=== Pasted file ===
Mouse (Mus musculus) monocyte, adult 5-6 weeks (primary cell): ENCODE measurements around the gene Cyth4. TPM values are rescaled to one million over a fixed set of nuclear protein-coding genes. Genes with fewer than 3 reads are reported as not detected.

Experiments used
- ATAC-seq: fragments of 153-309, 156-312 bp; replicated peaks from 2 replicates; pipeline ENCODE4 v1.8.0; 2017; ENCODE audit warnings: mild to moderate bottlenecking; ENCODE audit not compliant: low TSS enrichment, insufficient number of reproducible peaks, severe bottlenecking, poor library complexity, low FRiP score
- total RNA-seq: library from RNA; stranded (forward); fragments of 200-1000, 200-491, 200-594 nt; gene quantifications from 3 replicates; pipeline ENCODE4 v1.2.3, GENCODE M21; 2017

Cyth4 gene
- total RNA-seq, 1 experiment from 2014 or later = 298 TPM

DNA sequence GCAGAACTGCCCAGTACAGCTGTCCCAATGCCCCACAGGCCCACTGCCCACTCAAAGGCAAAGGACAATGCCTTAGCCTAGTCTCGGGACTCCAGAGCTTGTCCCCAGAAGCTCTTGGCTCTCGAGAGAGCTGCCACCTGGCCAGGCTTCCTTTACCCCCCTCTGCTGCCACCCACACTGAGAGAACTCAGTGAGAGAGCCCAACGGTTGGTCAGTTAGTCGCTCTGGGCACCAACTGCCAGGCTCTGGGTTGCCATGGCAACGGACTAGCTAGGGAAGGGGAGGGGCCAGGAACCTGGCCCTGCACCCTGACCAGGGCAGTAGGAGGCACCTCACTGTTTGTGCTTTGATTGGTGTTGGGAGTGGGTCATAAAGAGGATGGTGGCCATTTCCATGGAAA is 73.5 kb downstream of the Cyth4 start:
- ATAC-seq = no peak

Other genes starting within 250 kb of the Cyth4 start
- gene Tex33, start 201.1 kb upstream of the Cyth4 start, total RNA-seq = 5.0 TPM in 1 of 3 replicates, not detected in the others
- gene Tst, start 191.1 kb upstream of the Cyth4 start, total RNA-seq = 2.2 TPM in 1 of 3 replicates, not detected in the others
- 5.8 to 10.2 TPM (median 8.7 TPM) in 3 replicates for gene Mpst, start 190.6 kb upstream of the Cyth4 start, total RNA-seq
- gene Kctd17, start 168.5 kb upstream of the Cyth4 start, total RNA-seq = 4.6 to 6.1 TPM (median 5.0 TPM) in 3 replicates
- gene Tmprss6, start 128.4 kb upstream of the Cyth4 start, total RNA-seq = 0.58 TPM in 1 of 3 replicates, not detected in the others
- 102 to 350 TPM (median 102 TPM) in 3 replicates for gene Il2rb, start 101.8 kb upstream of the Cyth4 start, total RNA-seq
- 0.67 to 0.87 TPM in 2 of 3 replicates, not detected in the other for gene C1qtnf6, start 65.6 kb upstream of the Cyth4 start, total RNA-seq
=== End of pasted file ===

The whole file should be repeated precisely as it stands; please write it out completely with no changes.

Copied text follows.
Mouse (Mus musculus) monocyte, adult 5-6 weeks (primary cell): ENCODE measurements around the gene Cyth4. TPM values are rescaled to one million over a fixed set of nuclear protein-coding genes. Genes with fewer than 3 reads are reported as not detected.

Experiments used
- ATAC-seq: fragments of 153-309, 156-312 bp; replicated peaks from 2 replicates; pipeline ENCODE4 v1.8.0; 2017; ENCODE audit warnings: mild to moderate bottlenecking; ENCODE audit not compliant: low TSS enrichment, insufficient number of reproducible peaks, severe bottlenecking, poor library complexity, low FRiP score
- total RNA-seq: library from RNA; stranded (forward); fragments of 200-1000, 200-491, 200-594 nt; gene quantifications from 3 replicates; pipeline ENCODE4 v1.2.3, GENCODE M21; 2017

Cyth4 gene
- total RNA-seq, 1 experiment from 2014 or later = 298 TPM

DNA sequence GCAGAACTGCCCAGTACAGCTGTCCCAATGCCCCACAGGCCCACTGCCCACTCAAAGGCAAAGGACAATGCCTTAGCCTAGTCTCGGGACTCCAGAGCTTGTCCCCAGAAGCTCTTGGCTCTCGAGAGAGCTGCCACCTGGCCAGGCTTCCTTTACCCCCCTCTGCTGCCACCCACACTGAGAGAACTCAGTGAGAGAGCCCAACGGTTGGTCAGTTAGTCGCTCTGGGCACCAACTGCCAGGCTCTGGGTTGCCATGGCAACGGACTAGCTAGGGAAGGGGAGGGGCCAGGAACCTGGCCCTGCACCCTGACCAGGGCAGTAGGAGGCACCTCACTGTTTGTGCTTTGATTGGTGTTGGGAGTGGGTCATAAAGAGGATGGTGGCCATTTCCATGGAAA is 73.5 kb downstream of the Cyth4 start:
- ATAC-seq = no peak

Other genes starting within 250 kb of the Cyth4 start
- gene Tex33, start 201.1 kb upstream of the Cyth4 start, total RNA-seq = 5.0 TPM in 1 of 3 replicates, not detected in the others
- gene Tst, start 191.1 kb upstream of the Cyth4 start, total RNA-seq = 2.2 TPM in 1 of 3 replicates, not detected in the others
- 5.8 to 10.2 TPM (median 8.7 TPM) in 3 replicates for gene Mpst, start 190.6 kb upstream of the Cyth4 start, total RNA-seq
- gene Kctd17, start 168.5 kb upstream of the Cyth4 start, total RNA-seq = 4.6 to 6.1 TPM (median 5.0 TPM) in 3 replicates
- gene Tmprss6, start 128.4 kb upstream of the Cyth4 start, total RNA-seq = 0.58 TPM in 1 of 3 replicates, not detected in the others
- 102 to 350 TPM (median 102 TPM) in 3 replicates for gene Il2rb, start 101.8 kb upstream of the Cyth4 start, total RNA-seq
- 0.67 to 0.87 TPM in 2 of 3 replicates, not detected in the other for gene C1qtnf6, start 65.6 kb upstream of the Cyth4 start, total RNA-seq